It is my belief that money ruins what it comes into contact with very easily. It is like a flame that can create a fire, but can burn down a village. Sure, some “seed money” can be helpful with starting a business, or funding scientific research, but the lust for ungodly sums of money, “cornering the market,” and proving oneself a winner are behind many ill-conceived and destructive inventions and technologies. Scientists need to be careful not to be unwitting participants just because someone flashes them a grant. This is part of my contention that public financing of institutions and programs can be ideal, because in theory they can be less amenable to big money. This is often not the case, as one can see from politicians placing scientists in positions of authority. A great, disturbing case in point is below:
“An executive of Eli Lilly, the global corporate giant that has long profited from the suffering of millions of Americans for decades, has been named by the Trump administration to head up the US Department of Health and Human Services. Normally the position is appointed from academia or other administrative posts for the purpose of protecting society from extravagant drug prices and spiraling health care costs.”
Scientists should attempt to reclaim the honor and prestige they used to possess in much greater amounts that they currently do. Recent findings about cheating on published findings led David H. Freedman to claim that: “…much of what biomedical researchers conclude in published studies—conclusions that doctors keep in mind when they prescribe antibiotics or blood-pressure medication, or when they advise us to consume more fiber or less meat, or when they recommend surgery for heart disease or back pain—is misleading, exaggerated, and often flat-out wrong. [Dr. Ioannidis] charges that as much as 90 percent of the published medical information that doctors rely on is flawed.”
Here is a neat look at both the nobility and the unscrupulous profit-seeking one can identify in science.
Below are a few final thoughts about the values of an excellent scientist:
“Because he felt such an important tool should be public property, the English chemist John Walker never patented his invention — matches.”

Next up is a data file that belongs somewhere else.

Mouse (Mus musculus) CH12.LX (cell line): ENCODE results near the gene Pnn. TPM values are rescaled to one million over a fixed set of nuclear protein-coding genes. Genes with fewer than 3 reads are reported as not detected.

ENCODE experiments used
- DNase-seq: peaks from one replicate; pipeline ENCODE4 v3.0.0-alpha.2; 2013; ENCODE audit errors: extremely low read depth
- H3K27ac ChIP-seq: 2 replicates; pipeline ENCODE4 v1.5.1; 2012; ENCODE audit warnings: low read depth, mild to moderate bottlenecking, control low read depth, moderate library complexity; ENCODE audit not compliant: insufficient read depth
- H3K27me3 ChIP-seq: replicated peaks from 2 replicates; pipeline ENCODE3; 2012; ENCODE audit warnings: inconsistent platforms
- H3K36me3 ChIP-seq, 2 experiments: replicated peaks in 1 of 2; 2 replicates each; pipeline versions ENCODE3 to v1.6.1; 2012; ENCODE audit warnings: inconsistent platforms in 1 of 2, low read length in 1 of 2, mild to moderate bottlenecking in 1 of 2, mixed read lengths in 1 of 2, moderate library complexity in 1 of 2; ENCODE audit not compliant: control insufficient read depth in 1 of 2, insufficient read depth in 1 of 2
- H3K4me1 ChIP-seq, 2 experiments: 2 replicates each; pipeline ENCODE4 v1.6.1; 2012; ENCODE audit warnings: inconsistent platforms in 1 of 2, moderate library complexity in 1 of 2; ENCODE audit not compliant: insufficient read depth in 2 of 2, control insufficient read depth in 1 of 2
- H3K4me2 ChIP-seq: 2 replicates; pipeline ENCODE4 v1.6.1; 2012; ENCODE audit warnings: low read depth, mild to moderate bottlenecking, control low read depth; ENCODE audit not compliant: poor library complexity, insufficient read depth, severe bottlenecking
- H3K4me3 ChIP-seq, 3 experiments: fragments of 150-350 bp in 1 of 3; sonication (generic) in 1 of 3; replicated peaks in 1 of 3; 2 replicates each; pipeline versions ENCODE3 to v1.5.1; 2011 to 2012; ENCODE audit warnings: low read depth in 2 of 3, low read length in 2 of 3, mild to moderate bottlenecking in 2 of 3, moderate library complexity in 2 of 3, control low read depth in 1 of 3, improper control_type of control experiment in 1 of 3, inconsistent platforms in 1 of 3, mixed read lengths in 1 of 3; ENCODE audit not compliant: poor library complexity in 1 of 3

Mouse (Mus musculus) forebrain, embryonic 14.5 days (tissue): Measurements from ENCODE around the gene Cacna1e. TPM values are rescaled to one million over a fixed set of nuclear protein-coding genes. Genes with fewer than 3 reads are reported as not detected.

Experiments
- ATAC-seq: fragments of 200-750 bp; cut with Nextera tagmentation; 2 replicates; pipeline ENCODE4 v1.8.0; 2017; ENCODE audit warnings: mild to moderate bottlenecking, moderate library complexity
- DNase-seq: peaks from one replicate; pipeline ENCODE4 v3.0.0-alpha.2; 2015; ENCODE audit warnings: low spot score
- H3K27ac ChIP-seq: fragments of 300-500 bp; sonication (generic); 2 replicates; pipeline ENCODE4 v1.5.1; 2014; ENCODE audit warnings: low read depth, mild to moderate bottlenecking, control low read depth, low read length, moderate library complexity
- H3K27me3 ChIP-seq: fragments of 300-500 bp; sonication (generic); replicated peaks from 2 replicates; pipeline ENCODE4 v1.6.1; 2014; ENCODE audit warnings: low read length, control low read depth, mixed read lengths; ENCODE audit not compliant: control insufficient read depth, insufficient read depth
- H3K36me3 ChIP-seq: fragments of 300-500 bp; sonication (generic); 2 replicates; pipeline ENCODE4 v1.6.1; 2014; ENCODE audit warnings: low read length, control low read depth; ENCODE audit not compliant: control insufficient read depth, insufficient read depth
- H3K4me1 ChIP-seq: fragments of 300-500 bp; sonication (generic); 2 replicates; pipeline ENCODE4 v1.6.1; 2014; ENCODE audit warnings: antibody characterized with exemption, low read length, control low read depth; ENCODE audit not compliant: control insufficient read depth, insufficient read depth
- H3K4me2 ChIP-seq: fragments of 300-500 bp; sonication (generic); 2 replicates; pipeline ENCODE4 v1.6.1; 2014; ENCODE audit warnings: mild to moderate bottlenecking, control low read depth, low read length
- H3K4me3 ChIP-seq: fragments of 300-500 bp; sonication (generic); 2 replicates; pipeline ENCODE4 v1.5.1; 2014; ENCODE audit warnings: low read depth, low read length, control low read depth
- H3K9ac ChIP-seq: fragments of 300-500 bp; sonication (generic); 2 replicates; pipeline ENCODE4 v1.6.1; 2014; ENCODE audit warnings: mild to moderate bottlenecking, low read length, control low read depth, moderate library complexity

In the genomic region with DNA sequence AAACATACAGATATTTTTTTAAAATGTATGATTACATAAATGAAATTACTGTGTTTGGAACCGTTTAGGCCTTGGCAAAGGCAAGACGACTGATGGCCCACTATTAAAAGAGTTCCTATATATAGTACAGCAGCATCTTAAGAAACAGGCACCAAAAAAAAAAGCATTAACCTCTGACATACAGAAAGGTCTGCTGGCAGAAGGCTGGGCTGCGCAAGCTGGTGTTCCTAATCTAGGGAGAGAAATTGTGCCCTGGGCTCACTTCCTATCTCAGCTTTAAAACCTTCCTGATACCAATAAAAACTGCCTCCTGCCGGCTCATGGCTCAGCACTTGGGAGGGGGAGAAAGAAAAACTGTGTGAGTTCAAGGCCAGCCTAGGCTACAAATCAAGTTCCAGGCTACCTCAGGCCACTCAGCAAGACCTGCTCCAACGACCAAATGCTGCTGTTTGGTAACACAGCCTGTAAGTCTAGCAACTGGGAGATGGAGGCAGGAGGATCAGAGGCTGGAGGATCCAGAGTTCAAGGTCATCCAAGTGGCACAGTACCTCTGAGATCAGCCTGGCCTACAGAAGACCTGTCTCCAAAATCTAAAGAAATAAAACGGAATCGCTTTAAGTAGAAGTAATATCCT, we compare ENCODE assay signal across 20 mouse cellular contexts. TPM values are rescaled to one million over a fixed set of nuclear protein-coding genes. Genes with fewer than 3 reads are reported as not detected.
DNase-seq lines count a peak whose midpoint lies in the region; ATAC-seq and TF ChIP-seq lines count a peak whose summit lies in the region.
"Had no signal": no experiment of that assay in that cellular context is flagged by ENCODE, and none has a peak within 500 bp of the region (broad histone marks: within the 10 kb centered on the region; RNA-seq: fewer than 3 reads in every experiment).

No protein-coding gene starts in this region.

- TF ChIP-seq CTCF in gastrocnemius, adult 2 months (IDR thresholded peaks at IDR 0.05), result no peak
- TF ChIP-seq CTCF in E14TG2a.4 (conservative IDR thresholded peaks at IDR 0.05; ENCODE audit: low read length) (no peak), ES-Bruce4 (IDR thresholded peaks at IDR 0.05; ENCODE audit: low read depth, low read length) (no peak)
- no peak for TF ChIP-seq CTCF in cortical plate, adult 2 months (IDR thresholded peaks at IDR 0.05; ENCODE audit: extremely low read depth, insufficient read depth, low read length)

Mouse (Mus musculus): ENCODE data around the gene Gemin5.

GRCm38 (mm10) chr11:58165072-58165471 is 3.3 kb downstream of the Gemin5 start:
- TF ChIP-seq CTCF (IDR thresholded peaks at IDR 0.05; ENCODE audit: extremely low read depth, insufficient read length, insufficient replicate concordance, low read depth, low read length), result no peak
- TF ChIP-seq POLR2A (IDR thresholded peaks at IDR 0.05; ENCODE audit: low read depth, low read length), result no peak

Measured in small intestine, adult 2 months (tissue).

This too is a moral moment, a crossroads. This is not ultimately about any scientific discussion or political dialogue. It is about who we are as human beings. It is about our capacity to transcend our own limitations, to rise to this new occasion. To see with our hearts, as well as our heads, the response that is now called for. This is a moral, ethical, and spiritual challenge.
“Abstractly and absolutely speaking, where reason is able to understand, faith has no further role to play. In other words, we cannot both know and believe [on faith] the same thing at the same time….”
Man’s knowledge of science has clearly outstripped his knowledge of humanity.
“Who is this god science? Who is the god who offers his people power but no moral framework to tell you how to use that power? What kind of god gives a child fire but does not warn the child of the dangers? The language of science comes with no signposts about good and bad. Science textbooks tell us how to create a nuclear reaction, and yet they contain no chapter asking us if it is a good or a bad idea.”
No science is immune to the infection of politics and the corruption of power.
“There are seven things that will destroy us: Wealth without work; Pleasure without conscience; Knowledge without character; Religion without sacrifice; Politics without principle; Science without humanity; Business without ethics.”
But does science tell us how we should control the power we have, how we should use all the machinery and the utilities that science with its technological applications gave us? Clearly not. In fact, we live in a world in which, made dangerous by this fact, science has given us the untold power of atomic energy. But does science tell us how to use atomic energy, either in peacetime or in war, how to use it for the benefit of mankind instead of the destruction of mankind? In fact, the same scientific skills in medicine or engineering that help us to cure and benefit can also help us or enable men to kill and destroy.
“It is basic to the concept of truth as practiced in science that it is an absolute command in every detail. There is no distinction between good means and good ends. You are only allowed to employ perfectly honest means. This is what puts you in a position of special trust. And this is a deeply ethical principle.”